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ARTICLE |

Hair Transplant Surgery

ROBERT M. GOLDWYN, MD
Arch Surg. 1974;109(4):589. doi:10.1001/archsurg.1974.01360040097031.
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ABSTRACT

Written by a dermatologist with considerable experience in hair transplants, this book contains helpful instruction for performing the technique. The author has studied well the variants of male pattern baldness. This knowledge is a prerequisite for proper patient selection and for correctly planning the new hairline.

There is a good section on complications and poor results, their avoidance and management. Illustrations are excellent, and information is abundant on doing this surgery in the office.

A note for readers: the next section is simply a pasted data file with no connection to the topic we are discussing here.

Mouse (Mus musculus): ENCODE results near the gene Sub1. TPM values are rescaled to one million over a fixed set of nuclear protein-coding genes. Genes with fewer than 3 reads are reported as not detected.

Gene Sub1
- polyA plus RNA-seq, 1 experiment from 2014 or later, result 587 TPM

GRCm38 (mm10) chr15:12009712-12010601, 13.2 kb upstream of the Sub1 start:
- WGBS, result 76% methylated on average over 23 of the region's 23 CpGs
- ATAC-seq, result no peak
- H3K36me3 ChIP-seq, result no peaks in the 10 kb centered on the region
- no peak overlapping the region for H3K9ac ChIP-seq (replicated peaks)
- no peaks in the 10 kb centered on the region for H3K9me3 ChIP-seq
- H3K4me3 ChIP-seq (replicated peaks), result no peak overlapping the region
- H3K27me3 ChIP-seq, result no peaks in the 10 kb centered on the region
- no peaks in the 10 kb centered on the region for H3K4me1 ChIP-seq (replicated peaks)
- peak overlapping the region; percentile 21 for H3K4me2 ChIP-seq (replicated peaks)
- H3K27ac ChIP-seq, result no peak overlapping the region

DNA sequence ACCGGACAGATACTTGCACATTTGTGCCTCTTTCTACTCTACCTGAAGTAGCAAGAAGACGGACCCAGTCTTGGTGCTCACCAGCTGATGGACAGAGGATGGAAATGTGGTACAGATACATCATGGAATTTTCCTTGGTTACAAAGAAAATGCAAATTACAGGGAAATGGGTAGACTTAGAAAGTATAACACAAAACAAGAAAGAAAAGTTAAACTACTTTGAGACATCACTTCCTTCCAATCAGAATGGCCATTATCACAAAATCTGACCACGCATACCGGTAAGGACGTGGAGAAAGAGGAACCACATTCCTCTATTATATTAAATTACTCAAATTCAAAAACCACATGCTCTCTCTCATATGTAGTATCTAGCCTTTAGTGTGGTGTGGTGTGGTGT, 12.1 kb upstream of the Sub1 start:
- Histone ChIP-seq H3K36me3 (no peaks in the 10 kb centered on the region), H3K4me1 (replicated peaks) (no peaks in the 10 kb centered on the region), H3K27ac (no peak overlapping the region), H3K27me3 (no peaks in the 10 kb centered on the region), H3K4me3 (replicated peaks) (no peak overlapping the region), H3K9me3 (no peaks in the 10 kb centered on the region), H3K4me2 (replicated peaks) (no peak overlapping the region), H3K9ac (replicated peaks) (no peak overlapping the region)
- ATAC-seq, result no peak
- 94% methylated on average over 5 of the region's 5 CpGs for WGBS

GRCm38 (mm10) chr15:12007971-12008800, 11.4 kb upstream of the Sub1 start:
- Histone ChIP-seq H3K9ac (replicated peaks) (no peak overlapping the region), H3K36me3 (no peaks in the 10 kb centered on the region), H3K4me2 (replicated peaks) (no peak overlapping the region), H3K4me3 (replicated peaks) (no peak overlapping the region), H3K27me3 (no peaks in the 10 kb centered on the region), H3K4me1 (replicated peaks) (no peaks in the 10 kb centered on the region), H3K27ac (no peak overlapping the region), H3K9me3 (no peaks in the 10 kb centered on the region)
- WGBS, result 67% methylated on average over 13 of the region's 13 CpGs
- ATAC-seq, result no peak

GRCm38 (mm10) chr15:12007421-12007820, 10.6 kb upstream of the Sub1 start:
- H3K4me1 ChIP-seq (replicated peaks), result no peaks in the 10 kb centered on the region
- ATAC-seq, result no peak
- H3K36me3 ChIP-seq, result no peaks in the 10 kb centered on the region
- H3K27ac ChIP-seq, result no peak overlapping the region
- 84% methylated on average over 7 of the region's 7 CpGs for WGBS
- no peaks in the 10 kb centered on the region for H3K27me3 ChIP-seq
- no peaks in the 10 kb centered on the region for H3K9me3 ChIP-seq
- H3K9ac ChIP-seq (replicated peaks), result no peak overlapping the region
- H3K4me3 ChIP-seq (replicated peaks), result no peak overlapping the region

Compared with plastic surgeons, many of whom also do hair transplants, the author, and most dermatologists, use "clean hands" (not gloves) and do not suture the donor sites. In my opinion, failure to do so causes more postoperative bleeding (34% of 50 dermatologists who responded to a questionnaire by the author reported this complication) and definitely begets more scarring. There is also a reluctance to use strips of hair as grafts. These require sterile technique, closure

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